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      07-04-2009, 01:09 AM   #11
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I had heard about this issue before my track day in Portland last week. So in anticipation, I removed a bit power steering fluid (with a syringe) so that the level was mid-way. It was initially at the top most marker. I had no issue at the track.
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      07-04-2009, 10:00 AM   #12
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I'm not convinced it is boiling since there is no indication that there is cavitation in the pump. Unlike the E46, the E90 has a PS oil cooler. It's probably a slight expansion in volume due to temp, and an increase in pressure due to sustained high RPM and high temp.

The E46 has worse PS issues unless you change fluids to something that reduces cavitation (like redline ATF). The feeling of cavitation is that the feel of the wheel changes with RPM, an example is the turn in after braking after a high rpm burst. Hell the leaking PS hoses on the E46 were considered "normal" by BMW.

The steering system performance has been rock solid on my E90 so far. It's a superior design to the E46.
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      07-04-2009, 12:56 PM   #13
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Quote:
Originally Posted by jml View Post
I'm not convinced it is boiling since there is no indication that there is cavitation in the pump. Unlike the E46, the E90 has a PS oil cooler. It's probably a slight expansion in volume due to temp, and an increase in pressure due to sustained high RPM and high temp.

The E46 has worse PS issues unless you change fluids to something that reduces cavitation (like redline ATF). The feeling of cavitation is that the feel of the wheel changes with RPM, an example is the turn in after braking after a high rpm burst. Hell the leaking PS hoses on the E46 were considered "normal" by BMW.

The steering system performance has been rock solid on my E90 so far. It's a superior design to the E46.
+1

I like the idea of not topping it off.... simple solution to yet a simple problem. We'll see if it becomes a bigger problem over time, but so far no reason to think so.
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      07-07-2009, 10:49 PM   #14
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Quote:
Originally Posted by jml View Post
I'm not convinced it is boiling since there is no indication that there is cavitation in the pump. Unlike the E46, the E90 has a PS oil cooler. It's probably a slight expansion in volume due to temp, and an increase in pressure due to sustained high RPM and high temp.
I thought the issue was that the pump is right next to the headers. So extended track use heats up the headers which increases the p/s pump temp with also increases the p/s fluid temp.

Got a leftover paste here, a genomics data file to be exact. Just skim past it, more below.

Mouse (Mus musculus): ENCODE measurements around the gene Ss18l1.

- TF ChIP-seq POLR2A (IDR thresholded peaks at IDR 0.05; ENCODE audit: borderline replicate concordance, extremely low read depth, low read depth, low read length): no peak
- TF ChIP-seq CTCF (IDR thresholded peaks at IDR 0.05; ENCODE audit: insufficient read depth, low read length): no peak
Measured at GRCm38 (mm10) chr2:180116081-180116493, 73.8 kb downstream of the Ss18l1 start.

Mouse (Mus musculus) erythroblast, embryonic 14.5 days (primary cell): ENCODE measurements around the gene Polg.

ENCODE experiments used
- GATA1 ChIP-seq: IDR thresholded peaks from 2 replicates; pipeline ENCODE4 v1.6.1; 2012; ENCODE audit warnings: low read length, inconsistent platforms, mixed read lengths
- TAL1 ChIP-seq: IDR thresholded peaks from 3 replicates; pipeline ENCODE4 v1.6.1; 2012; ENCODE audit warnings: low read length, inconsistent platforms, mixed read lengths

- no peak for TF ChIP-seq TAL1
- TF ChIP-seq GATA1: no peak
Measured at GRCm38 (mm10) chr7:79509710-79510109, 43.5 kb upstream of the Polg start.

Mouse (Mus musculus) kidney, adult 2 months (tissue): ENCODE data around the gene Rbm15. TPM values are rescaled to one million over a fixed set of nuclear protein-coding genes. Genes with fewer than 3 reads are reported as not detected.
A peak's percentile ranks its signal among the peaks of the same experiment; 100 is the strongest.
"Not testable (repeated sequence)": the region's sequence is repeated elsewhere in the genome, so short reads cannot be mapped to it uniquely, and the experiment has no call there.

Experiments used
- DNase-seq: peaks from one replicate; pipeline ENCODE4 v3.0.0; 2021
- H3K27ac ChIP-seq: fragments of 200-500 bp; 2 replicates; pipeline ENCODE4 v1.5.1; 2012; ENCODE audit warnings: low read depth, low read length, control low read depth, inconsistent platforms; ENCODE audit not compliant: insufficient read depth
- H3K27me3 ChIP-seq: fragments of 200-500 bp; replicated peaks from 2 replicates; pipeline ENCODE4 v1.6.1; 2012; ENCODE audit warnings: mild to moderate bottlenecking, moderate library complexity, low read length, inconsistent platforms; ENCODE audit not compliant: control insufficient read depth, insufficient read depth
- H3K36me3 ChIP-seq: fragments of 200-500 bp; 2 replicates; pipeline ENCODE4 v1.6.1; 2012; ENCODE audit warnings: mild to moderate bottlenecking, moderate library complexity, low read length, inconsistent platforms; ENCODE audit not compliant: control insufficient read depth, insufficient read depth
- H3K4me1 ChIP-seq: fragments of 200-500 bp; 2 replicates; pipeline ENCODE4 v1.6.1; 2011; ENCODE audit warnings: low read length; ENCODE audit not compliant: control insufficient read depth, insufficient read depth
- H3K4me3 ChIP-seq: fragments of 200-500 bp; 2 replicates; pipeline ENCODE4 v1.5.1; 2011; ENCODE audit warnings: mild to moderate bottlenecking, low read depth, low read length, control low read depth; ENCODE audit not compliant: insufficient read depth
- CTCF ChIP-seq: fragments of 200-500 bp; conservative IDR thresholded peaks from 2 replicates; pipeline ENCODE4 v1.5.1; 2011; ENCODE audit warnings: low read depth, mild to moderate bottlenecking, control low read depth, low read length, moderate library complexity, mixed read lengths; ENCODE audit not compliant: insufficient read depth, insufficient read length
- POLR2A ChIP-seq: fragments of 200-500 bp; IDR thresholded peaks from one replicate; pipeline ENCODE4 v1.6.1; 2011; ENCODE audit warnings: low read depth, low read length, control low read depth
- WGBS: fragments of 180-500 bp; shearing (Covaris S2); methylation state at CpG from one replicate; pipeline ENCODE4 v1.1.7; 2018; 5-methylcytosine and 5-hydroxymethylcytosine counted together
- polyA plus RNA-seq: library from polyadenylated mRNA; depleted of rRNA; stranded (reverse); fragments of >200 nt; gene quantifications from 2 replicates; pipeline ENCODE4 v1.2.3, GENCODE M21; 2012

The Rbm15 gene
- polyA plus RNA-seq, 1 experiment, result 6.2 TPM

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      07-07-2009, 11:03 PM   #15
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Niels is right, it IS boiling and furthermore it will potentially ruin the pump. At the Advanced M-School at VIR in May, at least 1/3 of the M3 pumps failed. The mechanics would take the car to shed and it would reappear in an hour or so. Besides boiling out, it can deform some of the plastic parts in the pump, causing the pump to fail and you'll feel that in the steering reaction.

The fix is a heat shield between the headers and the pump. BMW doesn't do this to the school cars, much to the shagrin of all concerned, because they want all the cars totally stock.

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      07-07-2009, 11:22 PM   #16
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Quote:
Originally Posted by dcstep View Post
Niels is right, it IS boiling and furthermore it will potentially ruin the pump. At the Advanced M-School at VIR in May, at least 1/3 of the M3 pumps failed. The mechanics would take the car to shed and it would reappear in an hour or so. Besides boiling out, it can deform some of the plastic parts in the pump, causing the pump to fail and you'll feel that in the steering reaction.

The fix is a heat shield between the headers and the pump. BMW doesn't do this to the school cars, much to the shagrin of all concerned, because they want all the cars totally stock.

Dave
If that's true then its a big design flaw. However, if 1/3 of M3s failed there I figure we would be finding a high incidence of PS pump failures among members here who track their M3s. AFAIK no one here has had to have their PS pump replaced so I am not that worried.
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      07-08-2009, 07:56 AM   #17
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Quote:
Originally Posted by BMW M Power Mexico View Post